Tuesday, December 20, 2016

Steve Mertz rides again with BLAZE! THE CHRISTMAS JOURNEY

If you’re hankerin’ for a new-fangled Old West Christmas, it’s available right this minute in The Christmas Journey, the latest Blaze! adventure by series creator Stephen Mertz.

This one has everything anyone could want in a Christmas story: Santa Claus, religion, sex, love, shootouts, goodwill towards men, bank robberies, motherly love, wild Indians and a hat tip to The Grateful Dead.

It begins with J.D. Blaze (fastest gunslinger in the West) playing Santa Claus at the insistence of his nubile wife Kate (the second fastest), and gets crazier by the minute. Next thing they know they’re on a two-horned quest, committed to catching a couple of bank robbers and rescuing an innocent boy from the hangman’s noose.

That’s when the Journey (of the title) begins, first with a stagecoach ride (complete with echoes of the John Wayne flick), then onto a train attacked by redskins (complete with a fight on the roof) and finishing in a prairie schooner (with Three Wise woMen). Along the way, we meet a large cast of quirky characters, including smart and stupid outlaw brothers, a preacher who’s lost his faith (and never gets it back) and a good-guy Injun chief named Iron Eyes.

Everyone exhibits the Christmas spirit in their own way—even the Apaches. Recognizing that the season is special to the white eyes, they deem it a bad time for shedding blood. “Well,” says one, “could we at least raise a little hell?” The answer is yes, so in attacking the train they shoot over passengers’ heads, laughing all the way.

And, this being and adult Western series, we have a deftly handled sex scene:

     Kate knew that no woman could ever tame a man like J.D.—but she could handle him in the oldest way known to the species. She consciously shifted the way she sat against the headboard. Her legs stretched out before her beneath the clinging bed sheets, parted ever so slightly.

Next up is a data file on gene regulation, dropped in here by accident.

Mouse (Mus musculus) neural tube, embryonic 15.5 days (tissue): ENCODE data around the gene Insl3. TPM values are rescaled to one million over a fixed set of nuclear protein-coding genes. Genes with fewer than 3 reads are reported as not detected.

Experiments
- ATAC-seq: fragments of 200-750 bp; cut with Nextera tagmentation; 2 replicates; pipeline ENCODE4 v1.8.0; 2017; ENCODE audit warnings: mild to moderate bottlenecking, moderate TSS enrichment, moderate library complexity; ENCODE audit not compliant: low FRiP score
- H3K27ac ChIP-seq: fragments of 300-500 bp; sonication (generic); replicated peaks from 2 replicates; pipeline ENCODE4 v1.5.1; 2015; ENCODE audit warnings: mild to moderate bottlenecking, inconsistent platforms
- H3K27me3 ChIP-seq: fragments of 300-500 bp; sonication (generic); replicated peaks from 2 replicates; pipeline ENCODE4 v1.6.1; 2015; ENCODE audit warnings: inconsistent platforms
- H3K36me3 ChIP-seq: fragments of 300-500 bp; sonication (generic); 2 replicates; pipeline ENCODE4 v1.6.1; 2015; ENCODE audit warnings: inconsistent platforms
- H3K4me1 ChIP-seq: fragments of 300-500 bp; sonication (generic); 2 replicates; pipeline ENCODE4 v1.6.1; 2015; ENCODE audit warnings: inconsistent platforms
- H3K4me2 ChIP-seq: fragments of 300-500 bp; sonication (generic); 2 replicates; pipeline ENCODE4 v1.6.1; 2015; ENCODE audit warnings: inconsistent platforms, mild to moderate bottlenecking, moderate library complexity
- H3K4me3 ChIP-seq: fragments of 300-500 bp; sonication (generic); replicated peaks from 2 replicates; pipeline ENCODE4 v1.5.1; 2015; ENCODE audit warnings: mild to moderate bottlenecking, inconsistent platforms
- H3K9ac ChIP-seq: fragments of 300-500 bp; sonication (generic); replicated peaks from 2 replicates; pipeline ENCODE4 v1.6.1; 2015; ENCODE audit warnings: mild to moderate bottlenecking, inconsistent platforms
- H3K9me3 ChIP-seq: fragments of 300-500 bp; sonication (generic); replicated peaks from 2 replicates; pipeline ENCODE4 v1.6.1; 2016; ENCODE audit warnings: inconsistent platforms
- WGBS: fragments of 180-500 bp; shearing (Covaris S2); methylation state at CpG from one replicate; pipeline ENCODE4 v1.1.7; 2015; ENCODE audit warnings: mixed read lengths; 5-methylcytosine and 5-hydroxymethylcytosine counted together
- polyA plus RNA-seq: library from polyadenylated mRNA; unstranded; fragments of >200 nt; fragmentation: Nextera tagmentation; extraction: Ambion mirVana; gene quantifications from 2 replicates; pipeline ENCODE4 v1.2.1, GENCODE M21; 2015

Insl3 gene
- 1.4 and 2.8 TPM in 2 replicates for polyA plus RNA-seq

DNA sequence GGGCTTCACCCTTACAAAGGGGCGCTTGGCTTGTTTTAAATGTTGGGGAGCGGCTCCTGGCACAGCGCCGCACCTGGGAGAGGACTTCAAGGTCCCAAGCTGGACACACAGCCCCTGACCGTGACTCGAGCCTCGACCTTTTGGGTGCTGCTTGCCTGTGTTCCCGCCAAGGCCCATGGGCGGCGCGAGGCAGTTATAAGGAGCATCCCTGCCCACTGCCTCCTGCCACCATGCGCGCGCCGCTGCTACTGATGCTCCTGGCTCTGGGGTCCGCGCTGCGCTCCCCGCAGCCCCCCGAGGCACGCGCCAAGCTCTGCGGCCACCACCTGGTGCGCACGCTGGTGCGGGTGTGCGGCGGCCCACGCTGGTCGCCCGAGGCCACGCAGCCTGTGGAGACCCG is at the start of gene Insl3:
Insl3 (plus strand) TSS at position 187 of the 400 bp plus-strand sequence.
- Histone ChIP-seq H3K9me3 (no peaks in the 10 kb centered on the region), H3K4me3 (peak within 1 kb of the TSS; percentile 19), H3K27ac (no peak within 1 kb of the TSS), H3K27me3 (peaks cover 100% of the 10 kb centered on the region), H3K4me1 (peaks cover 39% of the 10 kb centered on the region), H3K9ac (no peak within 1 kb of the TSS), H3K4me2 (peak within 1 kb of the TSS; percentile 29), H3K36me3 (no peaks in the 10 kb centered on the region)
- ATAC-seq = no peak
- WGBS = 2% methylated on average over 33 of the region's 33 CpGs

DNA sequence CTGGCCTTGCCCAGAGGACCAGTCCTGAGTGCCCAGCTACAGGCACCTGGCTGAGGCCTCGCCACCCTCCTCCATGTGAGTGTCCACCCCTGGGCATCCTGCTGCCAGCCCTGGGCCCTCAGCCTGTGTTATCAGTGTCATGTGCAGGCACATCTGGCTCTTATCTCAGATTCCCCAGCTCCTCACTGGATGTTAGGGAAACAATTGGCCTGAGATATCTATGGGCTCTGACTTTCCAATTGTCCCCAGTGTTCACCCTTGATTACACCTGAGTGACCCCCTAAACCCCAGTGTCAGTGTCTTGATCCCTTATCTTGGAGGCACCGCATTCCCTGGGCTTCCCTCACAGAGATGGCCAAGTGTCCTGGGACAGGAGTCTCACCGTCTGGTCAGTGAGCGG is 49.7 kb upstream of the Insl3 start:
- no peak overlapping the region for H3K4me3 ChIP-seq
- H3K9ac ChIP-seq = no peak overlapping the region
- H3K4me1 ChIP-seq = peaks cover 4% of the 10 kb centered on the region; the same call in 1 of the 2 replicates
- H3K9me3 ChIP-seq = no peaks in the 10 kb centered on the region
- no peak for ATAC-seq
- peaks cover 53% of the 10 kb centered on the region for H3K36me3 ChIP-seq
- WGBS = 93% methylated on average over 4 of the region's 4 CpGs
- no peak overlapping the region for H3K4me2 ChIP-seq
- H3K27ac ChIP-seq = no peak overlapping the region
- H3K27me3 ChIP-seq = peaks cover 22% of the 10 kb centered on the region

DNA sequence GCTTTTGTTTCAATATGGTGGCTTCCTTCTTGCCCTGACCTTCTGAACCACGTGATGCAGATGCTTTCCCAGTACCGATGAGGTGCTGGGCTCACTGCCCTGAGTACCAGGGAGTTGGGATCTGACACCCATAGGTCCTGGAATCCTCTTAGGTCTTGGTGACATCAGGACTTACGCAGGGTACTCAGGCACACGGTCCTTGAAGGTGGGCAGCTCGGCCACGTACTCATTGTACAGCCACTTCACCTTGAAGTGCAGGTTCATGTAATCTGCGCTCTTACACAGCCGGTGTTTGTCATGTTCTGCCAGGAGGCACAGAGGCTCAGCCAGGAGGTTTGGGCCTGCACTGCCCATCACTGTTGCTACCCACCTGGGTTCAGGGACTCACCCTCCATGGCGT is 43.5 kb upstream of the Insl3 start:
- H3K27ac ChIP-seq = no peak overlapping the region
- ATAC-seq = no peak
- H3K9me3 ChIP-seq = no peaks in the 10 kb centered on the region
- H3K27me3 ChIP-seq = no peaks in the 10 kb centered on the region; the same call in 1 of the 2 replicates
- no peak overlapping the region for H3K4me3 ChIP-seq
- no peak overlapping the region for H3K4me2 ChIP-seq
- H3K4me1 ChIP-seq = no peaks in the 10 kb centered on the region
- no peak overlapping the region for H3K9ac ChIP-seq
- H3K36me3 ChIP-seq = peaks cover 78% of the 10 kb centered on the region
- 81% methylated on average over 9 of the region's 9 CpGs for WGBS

She smiled and said in a throaty whisper, “It sure would please this girl if her husband would oblige her this one single favor in keeping with the holiday spirit.”
     J.D. could not restrain his eyes from appraising her naked curves so clearly outlined beneath the thin sheet concealing her from the neck down. He said, “Uh, are we negotiating?”
     “Maybe we’re just celebrating Christmas early. Maybe this girl would like Santa to come down her chimney.”
     J.D. shucked his trousers. He climbed into their bed.
     He said, “Ho Ho Ho.”

The author (at right) even manages to slip in a sly bit of autobiography. This passage with Kate Blaze ruminating about southeastern Arizona comes straight from the heart:

     Kate, born in the East, had come to love this country. When it was her time, when God came looking for her, He would find her in these southernmost borderlands of the U.S. where mountain ranges—the Huachucas, the Whetstones, the Mules—were already dusted with snow above the tree line. Big sky country where a soul could breathe.
     This was her home. A land of open prairie and rugged mountains and isolated pockets of what they called civilization; small towns like Horseshoe. Beyond the town limits, beyond the mountains lush with pine and game, home of the Apache, the vistas swept clear to the distant horizon, where you could roam free. She led a free range life with J.D. and she could never again live any other way.
     One of the things Kate loved out here was the weather. She could recall snow blizzards that had hammered the desert right around Christmastime but more often the season was like today. The daytime air crisp but pleasant in the sunshine. It beat hell out of the harsh winters she’d endured growing up as a kid back east.

     J.D. Blaze sums up Blaze! The Christmas Journey with the borrowed lyric, “What a long, strange trip it’s been.” That’s true. It’s also a tribute from Mr. Mertz to the land he loves, a celebration of the Christmas spirit, and a rollicking good time. Minus the sex stuff, it would make a great TV movie. Are you listening, Hallmark Channel?

The book, or eBook, can be had HERE

1 comment:

Oscar Case said...

Sounds like lotsa fun